As nightly temperatures continue to drop below freezing, the Aspen Homeless Shelter will begin its overnight program this evening in a new location. The shelter — which will remain open until March 31 — aims to provide the local homeless population with a safe, warm place to sleep.
“Our primary mission is to keep people from succumbing to the elements,” said Dr. Vince Savage, executive director of the Aspen Homeless Shelter.
Aspen Chapel will open up its doors from 9 to 10 p.m. each evening for those looking for a place to stay and will keep the doors closed until 6:30 a.m. the next morning.
Aspen Chapel has offered to host the overnight shelter this winter while St. Mary’s Catholic Church, the historical host, remains under renovation. “When we heard St. Mary’s could no longer hold the shelter, we felt we had facilities we could offer,” said Nicholas Vesey, minister at Aspen Chapel, the church with the prominent steeple near the roundabout at the entrance to town.
The change of venue may be serendipitous, as Aspen Chapel has a larger space available and can fit more sleeping pads. Savage, who has spent the past 40 years of his career working with homeless individuals, said they expect varying numbers of tenants, anywhere from the low teens to the high 20s. Aspen Chapel can hold up to 30 people overnight.
“We have a classroom set up for the women and we will use the main room for the men,” Vesey said.
The nightly population depends on a number of factors, including the climate, adherence to drug and alcohol standards and the amount of people in the area. The overnight shelter asks that those admitted be sober, but a few beers does not leave them in the streets.
“We ask people to blow no more than a 0.08, but it remains up to the discretion of the staff members,” Savage said.
In addition to the winter overnight shelter, the Aspen Homeless Shelter runs a day center. Located in the Schultz Health and Human Services building by the hospital, the day center provides laundry machines, job assistance, showers, case management services, computers and hot meals every evening. It remains open every day of the year and serves as a place for people to work on their resumes and contact family members. The day center also helps foster a community where information, such as the location of the overnight shelter, is shared.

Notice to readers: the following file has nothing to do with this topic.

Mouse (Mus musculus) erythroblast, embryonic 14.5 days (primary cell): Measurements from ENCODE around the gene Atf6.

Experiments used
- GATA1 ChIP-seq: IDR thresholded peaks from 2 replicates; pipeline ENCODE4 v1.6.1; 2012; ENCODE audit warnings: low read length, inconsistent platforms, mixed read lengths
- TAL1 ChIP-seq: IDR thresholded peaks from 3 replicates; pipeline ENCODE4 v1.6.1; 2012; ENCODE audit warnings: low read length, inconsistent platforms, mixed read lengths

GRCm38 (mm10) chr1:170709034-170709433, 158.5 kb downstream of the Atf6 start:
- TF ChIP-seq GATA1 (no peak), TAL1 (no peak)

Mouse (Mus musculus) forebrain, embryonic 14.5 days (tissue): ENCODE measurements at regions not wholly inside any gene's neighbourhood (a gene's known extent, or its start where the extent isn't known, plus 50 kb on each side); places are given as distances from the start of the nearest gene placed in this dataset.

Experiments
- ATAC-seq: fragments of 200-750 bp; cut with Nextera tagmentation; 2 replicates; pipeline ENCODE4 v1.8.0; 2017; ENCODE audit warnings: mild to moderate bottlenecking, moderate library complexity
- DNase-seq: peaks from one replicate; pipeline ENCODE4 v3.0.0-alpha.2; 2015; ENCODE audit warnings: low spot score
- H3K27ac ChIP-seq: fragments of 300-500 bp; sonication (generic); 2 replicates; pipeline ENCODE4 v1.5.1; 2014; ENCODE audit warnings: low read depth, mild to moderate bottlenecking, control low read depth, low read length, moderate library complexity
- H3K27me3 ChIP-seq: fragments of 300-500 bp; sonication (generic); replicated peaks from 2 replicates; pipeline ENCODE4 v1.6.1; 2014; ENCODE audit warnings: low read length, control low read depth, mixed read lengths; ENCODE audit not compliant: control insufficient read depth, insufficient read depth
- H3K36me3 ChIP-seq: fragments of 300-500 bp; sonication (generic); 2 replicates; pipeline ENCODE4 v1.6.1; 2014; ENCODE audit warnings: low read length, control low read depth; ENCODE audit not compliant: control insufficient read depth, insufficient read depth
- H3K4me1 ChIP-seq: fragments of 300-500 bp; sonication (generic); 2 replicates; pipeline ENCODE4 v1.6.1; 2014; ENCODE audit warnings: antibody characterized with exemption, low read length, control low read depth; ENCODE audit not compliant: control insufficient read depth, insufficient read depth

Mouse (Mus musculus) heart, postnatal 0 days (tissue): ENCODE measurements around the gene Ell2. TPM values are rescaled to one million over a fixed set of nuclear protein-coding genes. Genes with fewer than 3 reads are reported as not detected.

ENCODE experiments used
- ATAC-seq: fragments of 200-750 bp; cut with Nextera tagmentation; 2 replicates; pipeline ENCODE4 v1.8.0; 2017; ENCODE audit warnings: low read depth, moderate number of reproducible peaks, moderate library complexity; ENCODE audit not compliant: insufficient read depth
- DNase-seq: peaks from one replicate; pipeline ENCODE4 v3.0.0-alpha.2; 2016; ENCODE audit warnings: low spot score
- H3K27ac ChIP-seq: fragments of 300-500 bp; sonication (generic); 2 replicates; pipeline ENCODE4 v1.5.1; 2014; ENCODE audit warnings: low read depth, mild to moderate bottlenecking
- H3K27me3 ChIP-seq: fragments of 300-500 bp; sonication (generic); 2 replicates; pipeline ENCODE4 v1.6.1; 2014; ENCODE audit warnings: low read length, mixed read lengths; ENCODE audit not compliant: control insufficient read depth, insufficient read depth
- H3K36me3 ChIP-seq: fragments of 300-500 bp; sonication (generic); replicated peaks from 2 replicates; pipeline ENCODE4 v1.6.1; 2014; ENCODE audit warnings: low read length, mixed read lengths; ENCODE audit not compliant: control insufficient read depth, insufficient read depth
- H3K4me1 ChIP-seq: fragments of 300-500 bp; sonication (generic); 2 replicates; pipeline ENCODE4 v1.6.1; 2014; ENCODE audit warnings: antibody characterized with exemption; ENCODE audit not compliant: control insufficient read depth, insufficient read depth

“Almost every person we deal with has an interesting story,” Savage said. Most of them are just down on their luck from varying problems related to employment or medical conditions. The majority adhere to the Aspen Homeless Shelter’s main motto; a sign hung in the day center reads, “Be nice or leave.” He said they very rarely encounter behavioral problems or criminal conduct.
As a way of alleviating potential criticism or pushback form the neighbors, Aspen Chapel approached the Meadowood Homeowners Association with its proposal to house the overnight shelter. The plan received approval from the association’s board of directors, giving Aspen Chapel the green light to offer the space. The chapel also received donations from the local real estate community in support of the overnight shelter, Vesey said, listing Douglas Elliman, Aspen Snowmass Sotheby’s, Engel & Volkers, and Palladium Properties as the key benefactors.
Another common misconception among locals is that the homeless come from all over the country, attracted to the allure of Aspen like so many others. In reality, the majority of the homeless men and women grew up in this valley, Savage said. Many attended Aspen High School.
The funds behind the Aspen Homeless Shelter come from an array of donors. Pitkin County and the city of Aspen donate money. A large part of its capital comes from an event hosted by The Little Nell. Each year, the five-star hotel hosts a $50-$75 plate dinner at Element 47, in which all profits and donations go toward the Aspen Homeless Shelter. This goes on in large part thanks to Simon Chen, managing director of The Little Nell and board member of the Aspen Homeless Shelter.
Even with these generous gifts, the shelter is still tight on budget this winter. With unforeseen expenses and the change in location, Savage said every donation helps. As he puts it, “We’re not giving people a hand out, we’re giving them a hand up.”
For those who wish to donate or are interested in learning more about the Aspen Homeless Shelter, please visit: aspensafetynet.org.